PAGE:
The assassination of President John F. Kennedy is one of most widely discussed events in American history so it’s no wonder that the subject has saturated the film industry, and yet even after all these years Hollywood can still provide a fresh perspective on it. Parkland does exactly that with a stellar cast and multiple storylines that relive the events that transpired on that fateful day in Texas.
The film chronicles multiple characters on the day that President Kennedy was assassinated. There’s Dr. Jim Carrico (Zac Efron), the Parkland Hospital resident who was the first doctor to work on Kennedy after he was shot. We also see multiple Secret Service and FBI agents work on the case as they attempt to piece together what exactly happened. More notable figures include the man who filmed the assassination, Abraham Zapruder (Paul Giamatti), and alleged shooter Lee Harvey Oswald (Jeremy Strong). All these narratives intertwine together into a single cohesive storyline that covers the assassination and the resulting chaos that follows.
Director Peter Landesman does an excellent job at making Parkland feel real. The film opens with the assassination of President Kennedy and rather than focusing solely on the events that transpired in Dealey Plaza, it jumps straight into the aftermath and how America was affected. Yes, the act of the president being shot is captured, but it doesn’t overwhelm audiences with its presence. It’s a short, yet powerful scene that resonates throughout the entire film.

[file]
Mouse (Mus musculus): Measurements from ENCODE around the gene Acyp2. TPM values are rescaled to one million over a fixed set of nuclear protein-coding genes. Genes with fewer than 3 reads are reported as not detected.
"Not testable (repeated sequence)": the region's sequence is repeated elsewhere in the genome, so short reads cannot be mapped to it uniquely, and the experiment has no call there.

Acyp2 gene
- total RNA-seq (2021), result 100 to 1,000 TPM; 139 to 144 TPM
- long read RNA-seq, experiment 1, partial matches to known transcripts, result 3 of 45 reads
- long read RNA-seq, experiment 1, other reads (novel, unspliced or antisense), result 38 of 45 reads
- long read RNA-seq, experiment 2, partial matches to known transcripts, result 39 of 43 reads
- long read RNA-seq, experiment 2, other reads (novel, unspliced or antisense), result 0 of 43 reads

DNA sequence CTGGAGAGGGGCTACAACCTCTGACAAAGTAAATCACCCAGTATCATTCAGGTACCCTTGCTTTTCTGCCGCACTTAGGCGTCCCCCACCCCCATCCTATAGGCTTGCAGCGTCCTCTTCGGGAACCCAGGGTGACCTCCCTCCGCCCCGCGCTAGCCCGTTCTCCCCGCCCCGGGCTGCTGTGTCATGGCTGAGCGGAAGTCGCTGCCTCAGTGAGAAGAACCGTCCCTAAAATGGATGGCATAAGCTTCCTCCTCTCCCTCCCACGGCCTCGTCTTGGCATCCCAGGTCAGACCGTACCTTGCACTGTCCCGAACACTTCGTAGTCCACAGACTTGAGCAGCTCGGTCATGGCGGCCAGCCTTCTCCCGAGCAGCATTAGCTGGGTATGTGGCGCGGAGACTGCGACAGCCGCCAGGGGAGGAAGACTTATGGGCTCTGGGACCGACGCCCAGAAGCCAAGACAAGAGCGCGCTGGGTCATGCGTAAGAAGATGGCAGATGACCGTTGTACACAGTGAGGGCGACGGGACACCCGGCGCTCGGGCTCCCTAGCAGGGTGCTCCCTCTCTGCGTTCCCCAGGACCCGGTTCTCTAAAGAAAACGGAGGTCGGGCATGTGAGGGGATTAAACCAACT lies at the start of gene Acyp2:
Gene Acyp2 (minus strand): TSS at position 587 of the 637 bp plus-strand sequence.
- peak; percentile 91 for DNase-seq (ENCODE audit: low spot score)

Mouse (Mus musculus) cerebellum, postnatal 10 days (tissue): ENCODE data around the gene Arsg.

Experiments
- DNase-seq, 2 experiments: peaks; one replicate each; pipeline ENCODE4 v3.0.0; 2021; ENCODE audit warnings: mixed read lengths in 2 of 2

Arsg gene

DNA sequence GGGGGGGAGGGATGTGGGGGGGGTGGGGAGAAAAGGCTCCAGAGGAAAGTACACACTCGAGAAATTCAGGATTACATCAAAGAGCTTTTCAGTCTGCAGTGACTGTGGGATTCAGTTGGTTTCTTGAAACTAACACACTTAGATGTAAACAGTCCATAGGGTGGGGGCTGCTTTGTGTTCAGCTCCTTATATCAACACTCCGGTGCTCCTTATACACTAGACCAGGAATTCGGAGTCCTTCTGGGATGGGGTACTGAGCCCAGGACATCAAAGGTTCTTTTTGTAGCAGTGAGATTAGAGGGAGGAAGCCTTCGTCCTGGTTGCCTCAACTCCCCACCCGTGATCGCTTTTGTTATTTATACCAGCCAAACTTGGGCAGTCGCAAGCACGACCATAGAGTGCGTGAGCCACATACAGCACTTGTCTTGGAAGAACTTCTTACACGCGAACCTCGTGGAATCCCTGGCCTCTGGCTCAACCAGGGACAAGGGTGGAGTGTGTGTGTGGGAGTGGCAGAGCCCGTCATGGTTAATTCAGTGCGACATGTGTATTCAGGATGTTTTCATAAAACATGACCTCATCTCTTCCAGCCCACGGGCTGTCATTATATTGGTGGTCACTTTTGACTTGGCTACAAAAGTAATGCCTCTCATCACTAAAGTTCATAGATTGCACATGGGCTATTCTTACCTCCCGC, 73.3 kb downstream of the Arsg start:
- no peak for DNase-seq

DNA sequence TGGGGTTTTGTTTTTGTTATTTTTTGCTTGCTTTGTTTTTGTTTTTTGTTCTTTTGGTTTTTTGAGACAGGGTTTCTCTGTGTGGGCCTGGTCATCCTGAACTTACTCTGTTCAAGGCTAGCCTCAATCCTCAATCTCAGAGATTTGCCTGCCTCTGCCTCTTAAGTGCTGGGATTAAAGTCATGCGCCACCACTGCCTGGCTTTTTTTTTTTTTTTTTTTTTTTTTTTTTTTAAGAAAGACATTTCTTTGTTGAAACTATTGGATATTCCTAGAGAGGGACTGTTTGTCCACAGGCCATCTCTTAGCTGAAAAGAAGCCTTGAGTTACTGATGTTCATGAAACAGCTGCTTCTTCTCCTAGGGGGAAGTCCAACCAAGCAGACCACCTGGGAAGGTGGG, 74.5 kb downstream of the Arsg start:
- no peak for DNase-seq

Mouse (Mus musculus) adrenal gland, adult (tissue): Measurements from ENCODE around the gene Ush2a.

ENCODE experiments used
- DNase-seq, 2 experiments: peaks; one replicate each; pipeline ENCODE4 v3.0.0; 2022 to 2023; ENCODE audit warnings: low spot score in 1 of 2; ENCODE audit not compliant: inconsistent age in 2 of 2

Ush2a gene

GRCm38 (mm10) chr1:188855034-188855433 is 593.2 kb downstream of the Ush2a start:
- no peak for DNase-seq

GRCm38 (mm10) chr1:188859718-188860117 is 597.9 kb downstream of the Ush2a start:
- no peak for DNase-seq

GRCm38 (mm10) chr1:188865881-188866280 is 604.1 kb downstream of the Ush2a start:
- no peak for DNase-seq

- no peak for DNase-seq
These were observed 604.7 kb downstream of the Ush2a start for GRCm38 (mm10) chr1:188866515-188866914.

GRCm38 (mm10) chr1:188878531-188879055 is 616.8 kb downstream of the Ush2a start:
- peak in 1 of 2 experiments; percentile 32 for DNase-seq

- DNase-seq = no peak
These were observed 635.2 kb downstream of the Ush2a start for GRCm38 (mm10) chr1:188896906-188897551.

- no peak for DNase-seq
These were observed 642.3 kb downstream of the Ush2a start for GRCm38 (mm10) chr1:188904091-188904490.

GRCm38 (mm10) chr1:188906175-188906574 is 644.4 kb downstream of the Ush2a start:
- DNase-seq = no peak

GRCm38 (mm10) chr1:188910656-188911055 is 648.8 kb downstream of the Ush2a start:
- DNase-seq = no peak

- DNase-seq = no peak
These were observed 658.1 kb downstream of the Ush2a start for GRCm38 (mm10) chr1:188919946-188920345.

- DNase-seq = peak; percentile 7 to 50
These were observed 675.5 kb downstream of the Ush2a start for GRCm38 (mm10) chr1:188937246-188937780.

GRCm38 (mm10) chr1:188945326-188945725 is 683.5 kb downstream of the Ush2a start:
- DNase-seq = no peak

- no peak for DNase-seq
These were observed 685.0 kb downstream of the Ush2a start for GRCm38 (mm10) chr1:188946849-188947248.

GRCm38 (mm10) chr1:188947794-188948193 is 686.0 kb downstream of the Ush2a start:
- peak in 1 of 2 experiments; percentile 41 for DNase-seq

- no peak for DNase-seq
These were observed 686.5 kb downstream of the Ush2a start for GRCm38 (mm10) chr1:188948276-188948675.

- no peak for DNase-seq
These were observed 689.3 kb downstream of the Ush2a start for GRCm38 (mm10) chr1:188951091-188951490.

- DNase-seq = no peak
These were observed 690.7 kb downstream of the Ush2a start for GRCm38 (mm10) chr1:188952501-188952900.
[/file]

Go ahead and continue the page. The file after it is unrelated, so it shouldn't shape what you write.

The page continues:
No doubt President Kennedy was a well-respected man, not just because he was president but because he was a good person. It’s the little things in the film that provide insight into the kind of person he was, like how the Secret Service disregard the mortician and remove the President’s body from the hospital or how they literally cut holes in Air Force One to fix his coffin into the plane.
Another aspect the film captures brilliantly is the time period of the sixties and how the news of the President’s death spread. Things weren’t as instantaneous as they are today and news traveled much more slowly. It wasn’t until the President was put on the hospital gurney that the staff actually knew who they were operating on. Zapruder’s film is the clearest piece of evidence in the case and the FBI and Secret Service attempt to keep things as contained as possible. Technology definitely played an important role, even back then, albeit in a completely different manner.
Parkland provides an interesting and straightforward narrative on the assassination of President Kennedy that doesn’t revolve around conspiracy theories or over-the-top set pieces. While it’s a familiar subject, the stellar ensemble cast makes the film fresh and exciting. It’s a fitting tribute to honor the President during the assassination’s 50th anniversary year.